- The Washington Times - Monday, April 9, 2012

Locked into a fierce GOP primary fight that has Democrats dreaming of an unexpected chance to pick up a U.S. Senate seat, Sen. Richard G. Lugar of Indiana is struggling to deflect an onslaught of attacks by tea-party sympathizers trying to oust him in favor of state Treasurer Richard Mourdock.

As early voting began Monday, the National Rifle Association and Club for Growth unrolled television and radio ads painting the seasoned lawmaker as an establishment sellout and Mr. Mourdock as the true conservative. Separated by seven points in the most recent Indiana poll, the two are scheduled to debate Wednesday.

The unusually small lead is worrisome for the 80-year-old Mr. Lugar, who has served longer than any other Republican in the Senate and hasn’t faced a serious battle for his seat in decades. If Mr. Mourdock pulls out a victory on May 8, analysts say it could give a strong edge to Democratic challenger Rep. Joe Donnelly in November.

Like other veteran lawmakers in recent years, Mr. Lugar is finding his lengthy tenure and diplomatic style of legislating are becoming dangerous liabilities, with his opponents blasting him for voting for the bank bailout and President Obama’s Supreme Court nominees and initially supporting Mr. Obama’s immigration plan.

“If Lugar does hold on, he can be very thankful he wasn’t running in 2010, because he fits the profile of a lot of those senators who got knocked off,” said John Krull, a journalism professor at Franklin College.

Down to the wire

A moderate in personalty and conservative in ideology, Mr. Lugar has long enjoyed approval ratings in the 70 percent to 75 percent range. But tea-party-inspired skepticism about moderate Republicans has Mr. Lugar struggling to reach even 50 percent support.

While he has the endorsements of popular Gov. Mitch Daniels and other party stalwarts and has outraised his opponent by more than 1 to 3, Mr. Mourdock’s strong backing by outside groups like the Tea Party Express is giving the senator a run for his money.

“I do think it’s going to be very close, and that in and of itself is a story because if Indiana had a Mount Rushmore, Dick Lugar’s face would be on it,” Mr. Krull said.

Mr. Lugar’s opponents have zeroed in on the senator’s personal friendship with Mr. Obama, highlighting how the two traveled together as senators and that Mr. Lugar served on Mr. Obama’s inaugural committee and appeared pleased when Mr. Obama featured him in a campaign ad in 2008.

Seizing on the relationship to cast doubt on Mr. Lugar’s conservative credentials, Mr. Mourdock also has implied that Mr. Lugar supported the president’s health care bill even though the senator voted against it along with every other Republican.

Lugar spokesman Andy Fisher said the flurry of attacks is no surprise and the campaign has been preparing for a tough race ever since it heard two years ago that tea-party groups planned to back a challenger to the senator.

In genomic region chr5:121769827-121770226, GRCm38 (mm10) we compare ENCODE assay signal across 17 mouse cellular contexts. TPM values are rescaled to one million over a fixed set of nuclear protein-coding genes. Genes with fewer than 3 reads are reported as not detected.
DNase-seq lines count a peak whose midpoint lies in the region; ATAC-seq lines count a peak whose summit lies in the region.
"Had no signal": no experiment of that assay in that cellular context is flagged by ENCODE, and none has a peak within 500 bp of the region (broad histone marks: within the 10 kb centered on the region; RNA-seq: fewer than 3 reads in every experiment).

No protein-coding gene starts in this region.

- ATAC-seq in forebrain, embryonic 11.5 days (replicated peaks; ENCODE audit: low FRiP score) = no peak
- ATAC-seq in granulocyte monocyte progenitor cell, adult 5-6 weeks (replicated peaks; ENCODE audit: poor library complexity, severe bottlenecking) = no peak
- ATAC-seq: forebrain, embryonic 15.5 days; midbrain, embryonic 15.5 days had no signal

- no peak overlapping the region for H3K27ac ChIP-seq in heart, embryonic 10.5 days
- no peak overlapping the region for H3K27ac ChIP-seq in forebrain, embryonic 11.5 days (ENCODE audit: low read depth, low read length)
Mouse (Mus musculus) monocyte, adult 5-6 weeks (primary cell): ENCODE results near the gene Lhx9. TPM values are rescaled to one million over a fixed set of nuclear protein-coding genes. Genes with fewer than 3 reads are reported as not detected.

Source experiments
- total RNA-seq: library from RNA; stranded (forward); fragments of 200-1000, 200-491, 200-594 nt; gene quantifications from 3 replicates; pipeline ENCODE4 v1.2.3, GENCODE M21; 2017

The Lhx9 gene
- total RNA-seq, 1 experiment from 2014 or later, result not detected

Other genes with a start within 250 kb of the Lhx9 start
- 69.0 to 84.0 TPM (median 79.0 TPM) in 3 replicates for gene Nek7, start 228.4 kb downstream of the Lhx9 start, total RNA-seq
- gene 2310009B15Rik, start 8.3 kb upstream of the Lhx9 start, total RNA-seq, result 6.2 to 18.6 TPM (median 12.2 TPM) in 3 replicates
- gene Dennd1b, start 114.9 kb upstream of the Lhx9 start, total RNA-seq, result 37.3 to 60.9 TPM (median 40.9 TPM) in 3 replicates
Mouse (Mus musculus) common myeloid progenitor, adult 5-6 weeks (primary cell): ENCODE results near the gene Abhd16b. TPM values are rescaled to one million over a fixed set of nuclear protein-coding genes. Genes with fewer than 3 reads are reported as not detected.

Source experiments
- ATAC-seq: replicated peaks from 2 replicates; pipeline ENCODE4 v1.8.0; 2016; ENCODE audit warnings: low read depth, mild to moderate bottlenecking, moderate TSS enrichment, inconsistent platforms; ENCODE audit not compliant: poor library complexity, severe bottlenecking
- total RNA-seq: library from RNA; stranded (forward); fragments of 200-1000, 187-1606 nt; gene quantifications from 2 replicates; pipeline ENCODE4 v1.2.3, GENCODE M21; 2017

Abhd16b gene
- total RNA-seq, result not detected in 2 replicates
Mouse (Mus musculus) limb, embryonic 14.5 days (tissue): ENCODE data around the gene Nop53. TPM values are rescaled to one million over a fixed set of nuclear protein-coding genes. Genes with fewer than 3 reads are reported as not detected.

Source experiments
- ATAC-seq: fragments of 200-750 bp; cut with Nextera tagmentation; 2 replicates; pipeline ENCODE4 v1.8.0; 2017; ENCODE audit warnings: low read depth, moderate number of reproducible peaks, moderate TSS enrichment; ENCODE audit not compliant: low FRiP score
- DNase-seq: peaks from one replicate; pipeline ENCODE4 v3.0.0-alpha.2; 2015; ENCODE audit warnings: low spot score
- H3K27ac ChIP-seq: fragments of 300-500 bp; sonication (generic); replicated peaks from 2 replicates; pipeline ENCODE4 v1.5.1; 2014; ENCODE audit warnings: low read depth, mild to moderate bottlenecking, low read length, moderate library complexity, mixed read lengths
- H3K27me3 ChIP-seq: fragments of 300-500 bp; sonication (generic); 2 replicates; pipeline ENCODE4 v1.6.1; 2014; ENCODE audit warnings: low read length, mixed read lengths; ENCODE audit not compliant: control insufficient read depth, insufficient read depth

“I think we’re finding in our recent contact with Indiana voters that they’re not fooled by the outside politics that have come in and tried to attack Senator Lugar and bring down his reputation that has been very solid as a conservative Republican throughout his career,” he said, adding that the campaign has called more than 1 million voters since the summer.

Voters’ new priorities

Mr. Lugar also faces the challenge of winning over voters who are preoccupied with jobs and spending, after he largely built his career around weapons disarmament, twice serving as chairman of the Foreign Relations Committee and co-authoring a bipartisan program in 1991 to eliminate weapons of mass destruction in the former Soviet Union.

“It’s just a different world, and the economic crisis and the downturn have changed public perceptions, and I don’t think that’s been favorable for Senator Lugar,” said Curt Smith, president of the Indiana Family Institute.

And a recent dispute between Mr. Lugar and the state board of elections over whether he even qualifies to vote in the state has added fuel to Mr. Mourdock’s attempts to cast him as a distant bureaucrat. Mr. Lugar, who has lived in Virginia for decades and used the address of an Indianapolis home he sold in 1977 to vote, settled the dispute last month by agreeing to register under the address of a family farm.

A formidable opponent

Meanwhile, supporters of Mr. Mourdock say his visibility in the state is a major draw. While the second-term treasurer, who also ran unsuccessfully for Congress twice, is still struggling to build name recognition among the general public, political insiders say he’s a popular speaker at the annual Lincoln Day dinners and frequently shows up at local GOP events across the state.

“He is absolutely tireless,” said Ed Feigenbaum, publisher of several newsletters on Indiana politics and government. “He has just spent hours and hours and hours over the past umpteen years.”

That scores points with younger folks, who say they feel Mr. Lugar takes the state for granted.

“I haven’t seen Lugar in Whitley County since I was a junior in high school in 1996,” said state Sen. Jim Banks. “I don’t think it’s just about issues; it’s about Richard Mourdock being a frequent visitor to our area, supporting our party.”

Mr. Mourdock also has scored points with social conservatives, winning the Indiana Right to Life endorsement after Mr. Lugar upset some by voting to confirm pro-choice justices Sonia Sotomayor and Elena Kagan.

But analysts say that without the outside help pouring into the Mourdock campaign, the race wouldn’t be nearly as close.

“It’s a referendum on Lugar, not Mourdock,” Mr. Feigenbaum said. “I hesitate to say he’s almost irrelevant in this, but there’s not a lot he can do to move the needle in favor of him.”

• Paige Winfield Cunningham can be reached at pcunningham@washingtontimes.com.

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